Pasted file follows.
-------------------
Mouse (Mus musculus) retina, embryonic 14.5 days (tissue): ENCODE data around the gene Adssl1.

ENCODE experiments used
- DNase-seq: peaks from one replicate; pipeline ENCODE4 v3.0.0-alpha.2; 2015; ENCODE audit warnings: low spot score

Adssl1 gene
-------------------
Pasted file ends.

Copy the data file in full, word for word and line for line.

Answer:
Mouse (Mus musculus) retina, embryonic 14.5 days (tissue): ENCODE data around the gene Adssl1.

ENCODE experiments used
- DNase-seq: peaks from one replicate; pipeline ENCODE4 v3.0.0-alpha.2; 2015; ENCODE audit warnings: low spot score

Adssl1 gene